How to Work With What You’ve Got
The good news is, once you recognize yourself as any of these one personality types, you don’t just stop there. Gretchen suggests ways you can essentially optimize your life for your personality type.
What do you do if you’re an Obliger, you ask? The key—and it sounds so obvious when I say it now—is to look for ways to create more external accountability in your life. This is probably useful regardless of what personality type you have, but particularly for the Obliger, who struggles with making promises to himself.
The Illusion of External Accountability
There are a number of different ways to create more accountability in your life.
Of course, we’ve all heard about how making a public declaration of a goal can sometimes be helpful. If you put it out there on social media or a blog post, or you tell some of your closest friends, “Hey, I’m going to do X,” that can be a good way to create some public accountability.
The problem with that approach, according to Gretchen, is that it’s not necessarily motivating for everyone. You can envision a scenario where, if I tell 10 of my closest friends that I’m going go climb Mount Kilimanjaro, I could still my weasel my way out of it. I might say:
“Joe, I told you I was going to climb Mount Kilimanjaro, but you know how things have been tough for me financially lately and….” or “You know how my life is really busy. And it’s probably a silly idea anyway….”
Yes, maybe it adds a small layer of accountability if I tell my friends, because they could hold me to task and say, “Hey, why didn’t you climb it yet?”
But even then, I could let myself off the hook, because ultimately, I don’t think they really care if I climb Mount Kilimanjaro or not. And that’s the problem.
How to Add Teeth to External Accountability
Fortunately there are ways that you can “add teeth” to external accountability when you make public declarations. My friend Thomas Frank—who runs a phenomenal YouTube channel and the popular site College Info Geek—had a creative solution for this. He wanted to start waking up at 5:55AM every day so he could work out. So he used social media scheduling platform, Buffer to schedule a Tweet for every morning at 6:10AM (15 minutes after his target wake up time).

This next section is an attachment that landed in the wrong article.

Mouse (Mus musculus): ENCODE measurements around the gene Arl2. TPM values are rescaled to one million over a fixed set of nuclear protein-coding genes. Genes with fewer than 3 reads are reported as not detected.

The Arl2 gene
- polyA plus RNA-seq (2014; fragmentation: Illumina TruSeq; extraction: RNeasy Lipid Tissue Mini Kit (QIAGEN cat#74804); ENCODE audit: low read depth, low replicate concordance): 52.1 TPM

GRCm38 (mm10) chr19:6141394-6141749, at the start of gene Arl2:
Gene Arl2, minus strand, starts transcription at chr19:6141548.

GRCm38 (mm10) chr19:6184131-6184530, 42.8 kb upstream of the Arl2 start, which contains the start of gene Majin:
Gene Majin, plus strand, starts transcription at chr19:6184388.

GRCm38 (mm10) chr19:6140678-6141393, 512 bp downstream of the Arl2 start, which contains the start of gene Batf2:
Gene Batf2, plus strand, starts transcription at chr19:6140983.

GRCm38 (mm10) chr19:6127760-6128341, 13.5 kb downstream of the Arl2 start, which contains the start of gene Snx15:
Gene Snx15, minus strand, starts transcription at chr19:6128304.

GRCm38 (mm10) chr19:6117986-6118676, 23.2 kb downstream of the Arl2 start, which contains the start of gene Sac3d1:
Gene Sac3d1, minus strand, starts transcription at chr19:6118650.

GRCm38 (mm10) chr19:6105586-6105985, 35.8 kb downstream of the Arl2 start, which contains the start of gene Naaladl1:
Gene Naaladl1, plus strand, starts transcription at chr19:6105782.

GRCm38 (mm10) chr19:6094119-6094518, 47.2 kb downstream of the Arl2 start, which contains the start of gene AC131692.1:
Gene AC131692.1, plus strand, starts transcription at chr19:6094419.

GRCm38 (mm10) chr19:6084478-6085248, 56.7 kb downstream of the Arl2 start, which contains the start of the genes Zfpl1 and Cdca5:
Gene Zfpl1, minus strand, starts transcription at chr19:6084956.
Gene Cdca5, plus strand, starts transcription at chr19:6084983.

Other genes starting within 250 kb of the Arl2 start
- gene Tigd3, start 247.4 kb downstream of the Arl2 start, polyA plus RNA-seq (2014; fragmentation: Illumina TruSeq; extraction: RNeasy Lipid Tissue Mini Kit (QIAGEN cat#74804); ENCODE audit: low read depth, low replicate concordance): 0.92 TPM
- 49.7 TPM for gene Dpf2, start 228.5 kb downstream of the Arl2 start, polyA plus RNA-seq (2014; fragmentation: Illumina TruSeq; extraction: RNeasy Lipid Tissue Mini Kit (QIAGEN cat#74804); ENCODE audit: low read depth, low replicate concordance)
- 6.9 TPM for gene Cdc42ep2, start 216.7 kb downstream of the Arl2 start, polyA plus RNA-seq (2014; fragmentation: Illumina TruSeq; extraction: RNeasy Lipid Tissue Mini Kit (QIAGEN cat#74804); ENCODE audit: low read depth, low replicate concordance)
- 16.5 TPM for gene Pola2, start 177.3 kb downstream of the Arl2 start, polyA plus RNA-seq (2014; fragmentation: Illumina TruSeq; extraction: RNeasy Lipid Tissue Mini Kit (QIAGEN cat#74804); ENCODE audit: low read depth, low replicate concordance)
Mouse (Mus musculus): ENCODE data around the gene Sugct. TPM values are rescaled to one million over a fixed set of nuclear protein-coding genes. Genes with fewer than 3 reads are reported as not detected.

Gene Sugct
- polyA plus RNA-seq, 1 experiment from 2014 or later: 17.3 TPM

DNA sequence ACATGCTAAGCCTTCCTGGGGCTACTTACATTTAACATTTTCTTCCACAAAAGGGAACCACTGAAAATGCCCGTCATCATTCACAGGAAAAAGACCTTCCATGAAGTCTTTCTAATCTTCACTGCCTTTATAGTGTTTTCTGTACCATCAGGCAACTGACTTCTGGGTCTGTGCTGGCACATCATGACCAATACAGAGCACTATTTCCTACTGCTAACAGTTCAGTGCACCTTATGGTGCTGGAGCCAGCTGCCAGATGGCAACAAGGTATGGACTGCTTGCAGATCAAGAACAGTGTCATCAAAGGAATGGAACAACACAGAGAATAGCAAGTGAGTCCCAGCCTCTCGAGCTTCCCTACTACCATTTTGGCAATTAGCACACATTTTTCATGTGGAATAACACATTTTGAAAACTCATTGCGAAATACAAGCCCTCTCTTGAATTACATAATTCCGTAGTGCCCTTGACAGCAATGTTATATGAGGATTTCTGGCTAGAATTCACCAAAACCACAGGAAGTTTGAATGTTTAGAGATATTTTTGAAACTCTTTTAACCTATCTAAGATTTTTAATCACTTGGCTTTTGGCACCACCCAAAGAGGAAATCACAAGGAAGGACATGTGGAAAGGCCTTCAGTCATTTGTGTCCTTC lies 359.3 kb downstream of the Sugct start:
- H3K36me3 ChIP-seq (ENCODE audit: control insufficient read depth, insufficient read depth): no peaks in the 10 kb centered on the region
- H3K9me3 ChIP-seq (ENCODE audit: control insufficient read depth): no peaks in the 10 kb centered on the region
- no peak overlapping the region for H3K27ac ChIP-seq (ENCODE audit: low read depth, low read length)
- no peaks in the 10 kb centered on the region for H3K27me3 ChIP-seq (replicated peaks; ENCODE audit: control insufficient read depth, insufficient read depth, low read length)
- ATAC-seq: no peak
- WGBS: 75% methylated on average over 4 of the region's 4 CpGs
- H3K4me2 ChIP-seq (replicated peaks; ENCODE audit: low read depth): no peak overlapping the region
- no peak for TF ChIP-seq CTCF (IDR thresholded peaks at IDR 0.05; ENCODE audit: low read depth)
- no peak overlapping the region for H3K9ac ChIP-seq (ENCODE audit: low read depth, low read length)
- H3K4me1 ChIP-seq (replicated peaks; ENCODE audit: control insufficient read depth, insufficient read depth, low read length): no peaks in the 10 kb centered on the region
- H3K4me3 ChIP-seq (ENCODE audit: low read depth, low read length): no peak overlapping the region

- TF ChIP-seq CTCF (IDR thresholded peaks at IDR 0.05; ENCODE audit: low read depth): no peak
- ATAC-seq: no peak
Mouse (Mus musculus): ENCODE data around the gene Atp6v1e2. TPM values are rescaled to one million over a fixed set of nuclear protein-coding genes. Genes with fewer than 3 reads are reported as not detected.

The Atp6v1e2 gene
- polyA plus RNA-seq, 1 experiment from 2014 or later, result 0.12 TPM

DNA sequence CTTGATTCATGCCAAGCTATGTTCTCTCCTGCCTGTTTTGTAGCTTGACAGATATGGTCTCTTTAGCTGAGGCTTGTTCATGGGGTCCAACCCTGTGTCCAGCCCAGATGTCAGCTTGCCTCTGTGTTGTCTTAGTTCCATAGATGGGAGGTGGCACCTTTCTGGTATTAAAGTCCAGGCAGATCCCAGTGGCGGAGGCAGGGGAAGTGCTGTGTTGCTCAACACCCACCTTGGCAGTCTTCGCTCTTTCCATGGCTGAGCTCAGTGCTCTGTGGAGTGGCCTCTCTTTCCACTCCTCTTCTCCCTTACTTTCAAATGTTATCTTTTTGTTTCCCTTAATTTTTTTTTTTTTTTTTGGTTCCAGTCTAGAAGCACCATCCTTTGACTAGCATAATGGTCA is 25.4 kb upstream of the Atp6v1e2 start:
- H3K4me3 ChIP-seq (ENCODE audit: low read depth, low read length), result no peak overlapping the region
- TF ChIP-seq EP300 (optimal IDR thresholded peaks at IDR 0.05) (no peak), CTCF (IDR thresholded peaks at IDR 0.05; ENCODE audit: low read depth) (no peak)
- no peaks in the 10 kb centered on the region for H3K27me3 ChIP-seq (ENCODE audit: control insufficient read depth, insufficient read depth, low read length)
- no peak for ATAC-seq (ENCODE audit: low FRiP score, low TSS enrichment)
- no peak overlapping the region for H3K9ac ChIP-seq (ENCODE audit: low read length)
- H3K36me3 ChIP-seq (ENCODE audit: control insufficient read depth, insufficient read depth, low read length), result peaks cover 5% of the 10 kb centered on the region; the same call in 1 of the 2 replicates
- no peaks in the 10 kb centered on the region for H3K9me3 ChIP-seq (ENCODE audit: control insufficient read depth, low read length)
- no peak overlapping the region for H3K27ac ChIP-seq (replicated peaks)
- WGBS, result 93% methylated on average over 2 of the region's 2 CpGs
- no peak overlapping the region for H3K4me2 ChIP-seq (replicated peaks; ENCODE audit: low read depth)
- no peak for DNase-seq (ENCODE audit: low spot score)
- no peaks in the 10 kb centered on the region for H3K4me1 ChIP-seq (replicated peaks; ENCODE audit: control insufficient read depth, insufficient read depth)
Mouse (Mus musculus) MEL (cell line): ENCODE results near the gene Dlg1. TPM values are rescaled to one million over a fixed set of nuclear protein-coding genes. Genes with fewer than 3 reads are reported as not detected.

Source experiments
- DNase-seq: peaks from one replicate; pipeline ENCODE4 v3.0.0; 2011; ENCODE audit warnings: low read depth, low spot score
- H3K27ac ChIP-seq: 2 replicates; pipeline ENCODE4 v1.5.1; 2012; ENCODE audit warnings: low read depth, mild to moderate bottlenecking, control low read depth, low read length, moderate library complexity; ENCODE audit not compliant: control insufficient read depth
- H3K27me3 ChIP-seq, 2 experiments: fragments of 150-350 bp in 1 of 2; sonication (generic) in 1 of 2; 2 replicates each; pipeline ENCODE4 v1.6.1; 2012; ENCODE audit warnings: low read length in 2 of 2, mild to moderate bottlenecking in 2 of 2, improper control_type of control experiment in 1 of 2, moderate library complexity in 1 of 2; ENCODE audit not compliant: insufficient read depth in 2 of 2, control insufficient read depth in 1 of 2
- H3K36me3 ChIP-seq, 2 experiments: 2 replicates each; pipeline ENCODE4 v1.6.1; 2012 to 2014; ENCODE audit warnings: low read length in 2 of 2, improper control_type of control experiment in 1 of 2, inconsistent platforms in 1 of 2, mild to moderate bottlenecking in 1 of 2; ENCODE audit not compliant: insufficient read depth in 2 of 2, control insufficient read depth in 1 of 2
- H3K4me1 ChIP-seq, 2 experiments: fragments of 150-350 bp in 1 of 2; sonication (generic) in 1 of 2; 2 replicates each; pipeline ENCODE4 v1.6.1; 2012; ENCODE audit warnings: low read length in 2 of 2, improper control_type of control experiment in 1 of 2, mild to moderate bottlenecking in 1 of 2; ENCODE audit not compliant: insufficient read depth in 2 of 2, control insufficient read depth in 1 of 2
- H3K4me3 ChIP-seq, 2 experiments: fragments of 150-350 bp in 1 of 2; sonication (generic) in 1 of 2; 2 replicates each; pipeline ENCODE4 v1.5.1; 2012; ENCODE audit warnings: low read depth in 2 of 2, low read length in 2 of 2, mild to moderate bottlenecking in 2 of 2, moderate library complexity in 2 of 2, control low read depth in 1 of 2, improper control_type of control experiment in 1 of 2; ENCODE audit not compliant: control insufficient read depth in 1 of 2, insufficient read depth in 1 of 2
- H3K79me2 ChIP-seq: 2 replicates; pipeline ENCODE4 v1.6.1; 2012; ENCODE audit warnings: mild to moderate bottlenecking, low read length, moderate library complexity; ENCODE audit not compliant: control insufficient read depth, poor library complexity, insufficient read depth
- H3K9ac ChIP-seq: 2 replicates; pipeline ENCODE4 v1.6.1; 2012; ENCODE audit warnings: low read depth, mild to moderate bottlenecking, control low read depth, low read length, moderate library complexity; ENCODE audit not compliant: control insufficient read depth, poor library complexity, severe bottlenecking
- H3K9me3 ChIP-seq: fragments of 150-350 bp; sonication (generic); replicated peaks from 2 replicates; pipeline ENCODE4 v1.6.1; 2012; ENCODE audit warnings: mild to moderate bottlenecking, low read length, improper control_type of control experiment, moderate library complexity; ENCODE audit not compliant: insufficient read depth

The idea is that he has get up and turn it off, otherwise his Twitter followers will receive a tweet that says:
“It’s 6:10 and I’m not up because I’m lazy. Reply to this for $5 via PayPal. (Limit five), assuming my alarm didn’t malfunction.”
Fortunately he limits it so he’s not going to be totally screwed. He has a lot of Twitter followers (36k as of this posting) so that could be a big hit to his wallet if he’s not careful. But still, having to pay money each time you oversleep would be a drag (even if it’s only a few bucks). The real motivator is the urge to avoid public embarrassment.
Getting Creative With Accountability Partners
Another common way to create accountability for yourself is to have an accountability partner. The thing is, if you’re an Obliger, this may not be enough. You still have to find a way to make that accountability really meaningful to you. Another story Gretchen brings up involves two workout partners who took their arrangement to a whole new level.
Rather than just having an agreement to meet up on a regular basis to work out, they made it even more critical that they both show up. They each exchanged one shoe, so if one of them failed to show up in the morning, the other one wouldn’t have shoes.